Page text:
It’s called “Starburst” (pattern from the Missouri Quilt Company) but with this combination of fabrics in this particular layout you don’t really see the starburst, unfortunately. I’ve also mentioned earlier that the background fabric didn’t set up enough contrast, particularly with the paler batiks to highlight the starburst effect.
However, I’m happy with the finished quilt. The dark narrow border and binding help strengthen the contrast and the quilting design used draws a bit of attention to the diagonal lines.
The back, on the other hand, I think has stronger contrasts:
While the dark elements blend into the backing, the lighter “framing” makes the whole design come alive. So on the whole, I’d say the quilt worked out quite well. It’ll get added to the collection.
Now back to “Wind Waiting” – the pilots need quite a bit of thread painting – that’s up next.
This is what they look like – VERY chocolatey and moist.
Here’s the recipe from Delicious Obsessions (click on recipe to see an enlarged image you can print):
Here’s how I make them:
In blender put: cut up banana, vanilla, 2 eggs, maple syrup and 3 tbsp of coconut (or almond) milk and blend thoroughly
In a medium size bowl: measure out the cocoa powder and baking soda (I use 1 tsp).
Add wet to dry and mix well. I add raisins, sometimes coconut, ground pecans. (You could also add candied ginger bits if you weren’t worried about cane sugar…)
Pour into a parchment lined 8×8 or 9×9 cake pan, bake for 25-30 minutes or until knife comes out clean.
This is important: let brownies cool for at least 10 minutes before removing from pan.
The brownies freeze well. I get 16 servings from one pan – they’re so rich that I quarter the brownies, then quarter them again.
I serve with Hagen Das Limoncello Gelato (which contains, of course, diary):
Yum! The tanginess of the lemon with the intense chocolate is very satisfying. You can even go further and splash some Bailey’s Irish Cream over the whole thing but then, of course you’re adding more sugar and diary! But who really cares, right?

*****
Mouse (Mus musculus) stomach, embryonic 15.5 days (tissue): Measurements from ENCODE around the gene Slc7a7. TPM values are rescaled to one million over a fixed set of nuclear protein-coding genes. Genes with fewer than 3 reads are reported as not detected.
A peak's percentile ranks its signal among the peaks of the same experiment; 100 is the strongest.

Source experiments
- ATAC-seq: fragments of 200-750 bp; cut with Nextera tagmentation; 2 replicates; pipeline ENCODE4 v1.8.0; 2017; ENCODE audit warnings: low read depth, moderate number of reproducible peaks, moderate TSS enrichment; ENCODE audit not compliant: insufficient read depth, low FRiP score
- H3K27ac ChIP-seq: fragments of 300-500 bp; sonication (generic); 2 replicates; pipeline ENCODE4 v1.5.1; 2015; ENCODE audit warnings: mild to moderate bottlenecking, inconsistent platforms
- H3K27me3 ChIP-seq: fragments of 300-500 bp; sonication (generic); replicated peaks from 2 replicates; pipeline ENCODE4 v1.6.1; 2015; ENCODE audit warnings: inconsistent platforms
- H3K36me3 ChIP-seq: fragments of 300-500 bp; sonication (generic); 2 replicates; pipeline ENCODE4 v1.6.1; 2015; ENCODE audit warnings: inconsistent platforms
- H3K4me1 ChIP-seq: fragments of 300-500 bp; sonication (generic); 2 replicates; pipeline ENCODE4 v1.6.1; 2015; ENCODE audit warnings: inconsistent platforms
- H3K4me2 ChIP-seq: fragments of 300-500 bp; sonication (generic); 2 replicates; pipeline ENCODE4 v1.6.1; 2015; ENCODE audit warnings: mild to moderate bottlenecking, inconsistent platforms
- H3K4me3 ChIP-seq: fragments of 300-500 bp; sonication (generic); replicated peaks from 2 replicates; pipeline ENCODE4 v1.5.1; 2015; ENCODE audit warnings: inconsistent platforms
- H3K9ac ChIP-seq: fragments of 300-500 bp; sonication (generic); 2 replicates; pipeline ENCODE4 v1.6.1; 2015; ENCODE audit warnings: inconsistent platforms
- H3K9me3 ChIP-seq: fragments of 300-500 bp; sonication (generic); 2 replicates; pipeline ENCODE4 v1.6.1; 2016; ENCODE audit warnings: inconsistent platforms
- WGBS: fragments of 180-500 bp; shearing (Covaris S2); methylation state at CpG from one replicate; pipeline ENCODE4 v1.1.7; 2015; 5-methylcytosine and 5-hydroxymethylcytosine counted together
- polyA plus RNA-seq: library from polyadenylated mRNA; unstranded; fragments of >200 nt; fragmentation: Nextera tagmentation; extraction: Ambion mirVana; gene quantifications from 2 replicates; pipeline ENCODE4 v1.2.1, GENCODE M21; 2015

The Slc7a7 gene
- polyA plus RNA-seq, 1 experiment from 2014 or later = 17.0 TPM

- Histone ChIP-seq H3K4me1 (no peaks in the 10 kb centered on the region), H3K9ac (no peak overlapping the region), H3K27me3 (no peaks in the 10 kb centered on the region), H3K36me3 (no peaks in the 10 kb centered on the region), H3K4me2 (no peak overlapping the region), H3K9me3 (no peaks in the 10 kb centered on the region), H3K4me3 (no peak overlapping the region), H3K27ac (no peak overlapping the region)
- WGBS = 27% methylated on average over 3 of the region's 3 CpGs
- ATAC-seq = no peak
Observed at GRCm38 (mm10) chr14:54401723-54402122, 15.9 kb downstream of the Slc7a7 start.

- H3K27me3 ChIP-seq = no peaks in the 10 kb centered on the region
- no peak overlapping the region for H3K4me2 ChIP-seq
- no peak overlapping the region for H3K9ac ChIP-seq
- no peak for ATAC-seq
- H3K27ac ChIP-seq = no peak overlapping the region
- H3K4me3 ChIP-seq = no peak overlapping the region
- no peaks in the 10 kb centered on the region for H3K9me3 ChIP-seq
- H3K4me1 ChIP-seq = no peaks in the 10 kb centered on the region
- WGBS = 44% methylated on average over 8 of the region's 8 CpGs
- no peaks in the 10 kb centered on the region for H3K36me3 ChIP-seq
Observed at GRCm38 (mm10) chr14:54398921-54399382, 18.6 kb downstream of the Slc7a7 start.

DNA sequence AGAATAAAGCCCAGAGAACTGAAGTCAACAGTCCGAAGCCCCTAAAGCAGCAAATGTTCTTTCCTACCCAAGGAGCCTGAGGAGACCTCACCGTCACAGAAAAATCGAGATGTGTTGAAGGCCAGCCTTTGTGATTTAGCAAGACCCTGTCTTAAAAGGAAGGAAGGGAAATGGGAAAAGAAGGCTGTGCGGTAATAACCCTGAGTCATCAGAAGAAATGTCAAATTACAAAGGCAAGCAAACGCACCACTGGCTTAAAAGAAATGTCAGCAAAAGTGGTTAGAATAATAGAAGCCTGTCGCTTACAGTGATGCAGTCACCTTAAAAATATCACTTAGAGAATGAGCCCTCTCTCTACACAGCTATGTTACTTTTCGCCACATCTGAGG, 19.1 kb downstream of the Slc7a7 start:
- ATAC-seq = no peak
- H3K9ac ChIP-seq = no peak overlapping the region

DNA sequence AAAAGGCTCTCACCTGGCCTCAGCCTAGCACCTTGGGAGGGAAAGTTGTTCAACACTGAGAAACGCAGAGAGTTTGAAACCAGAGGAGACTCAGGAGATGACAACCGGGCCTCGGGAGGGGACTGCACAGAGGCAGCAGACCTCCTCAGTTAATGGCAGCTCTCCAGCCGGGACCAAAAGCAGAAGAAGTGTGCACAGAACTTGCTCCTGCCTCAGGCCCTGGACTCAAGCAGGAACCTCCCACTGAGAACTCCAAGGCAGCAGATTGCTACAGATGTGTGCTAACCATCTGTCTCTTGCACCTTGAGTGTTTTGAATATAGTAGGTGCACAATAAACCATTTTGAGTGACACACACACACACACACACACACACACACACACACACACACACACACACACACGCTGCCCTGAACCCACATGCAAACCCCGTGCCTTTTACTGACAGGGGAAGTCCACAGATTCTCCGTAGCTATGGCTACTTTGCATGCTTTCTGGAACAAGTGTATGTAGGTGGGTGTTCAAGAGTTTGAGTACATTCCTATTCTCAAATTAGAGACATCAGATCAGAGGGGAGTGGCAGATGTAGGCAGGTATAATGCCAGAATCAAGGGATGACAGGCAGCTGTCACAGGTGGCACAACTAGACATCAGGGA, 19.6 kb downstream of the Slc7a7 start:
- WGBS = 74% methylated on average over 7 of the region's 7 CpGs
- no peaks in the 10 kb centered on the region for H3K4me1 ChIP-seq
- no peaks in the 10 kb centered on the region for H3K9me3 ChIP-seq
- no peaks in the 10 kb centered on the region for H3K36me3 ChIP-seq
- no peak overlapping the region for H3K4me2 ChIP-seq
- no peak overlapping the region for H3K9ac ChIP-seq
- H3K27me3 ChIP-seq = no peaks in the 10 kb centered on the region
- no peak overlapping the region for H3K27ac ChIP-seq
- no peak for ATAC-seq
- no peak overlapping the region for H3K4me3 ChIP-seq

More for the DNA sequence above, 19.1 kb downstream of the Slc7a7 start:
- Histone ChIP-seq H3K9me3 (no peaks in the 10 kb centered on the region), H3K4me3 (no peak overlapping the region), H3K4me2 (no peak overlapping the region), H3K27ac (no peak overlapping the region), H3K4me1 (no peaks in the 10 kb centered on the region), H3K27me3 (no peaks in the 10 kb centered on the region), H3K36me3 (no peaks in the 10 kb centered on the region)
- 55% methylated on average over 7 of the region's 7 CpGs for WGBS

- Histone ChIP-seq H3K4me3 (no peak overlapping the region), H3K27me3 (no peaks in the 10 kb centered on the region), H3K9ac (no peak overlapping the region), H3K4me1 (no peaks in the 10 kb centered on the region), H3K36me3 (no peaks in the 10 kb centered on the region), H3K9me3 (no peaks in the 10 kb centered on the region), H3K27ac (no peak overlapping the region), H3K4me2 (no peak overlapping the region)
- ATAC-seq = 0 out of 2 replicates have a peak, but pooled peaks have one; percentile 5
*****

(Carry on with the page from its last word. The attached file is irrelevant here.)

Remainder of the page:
The recipe (without the additions) can be gluten, dairy, and grain free!
A couple of weeks ago I was in Wolfville for a Food/Film Festival. We wandered the main drag and I came across a yarn shop. My supply of variegated sock yarn was down to leftovers so I picked up four 100g balls of yarn. I knew they were subdued by looking at the balls but when the stash is as low as mine was I thought I should pick up one of each colour. Actually a mistake because the socks that knit up are so boring.
I tried livening up this pair with the light grey stripe and rose cuffs/heels/toes but no matter – what I got was a boring sock! I have three more balls left to work on. I gotta come up with some way of making the socks more interesting otherwise I’ll be bored to death working on them! And this was a women’s large size, for a friend who wears a size 10 shoe, so it took even longer to knit than my universal size for a 7/12-8 shoe size.
Yesterday I collected a bunch of fat quarters and large leftover pieces in the colour families used on the front of the Starburst quilt. I bought two dark navy fabrics planning to use one on one half of the back, the second on the other side. I found an image of a simple quilt, planned it out so it would fit the dimensions of the Starburst top. Today, I cut out the pieces, sewed them together and stitched up the back.
Starburst Quilt Back
I also managed to assemble the quilt sandwich – top, batting, back – and now I’m ready to create some kind of simple single run design for quilting the whole thing. The blocks on the top are 6″ square – I’d like something that fills each block and brings out the diagonal of each half-square triangle. Don’t know what that is, yet. But I’ll come up with something tomorrow, I’m sure.
Friday, I attended a day-long quilting/sewing session with 19 other women to raise money for an ailing quilter in Newfoundland. The quilt kit was for a HST (half-square triangles) quilt – Starburst. I just finished piecing the top with borders.
The quilt uses 16 batik/print fabric 10″ squares and 16 “background” 10″ squares as contrast. My problem was the background fabric in my kit didn’t offer enough contrast – a very pale blue, I think would have worked better than the mid-turquoise batik I had.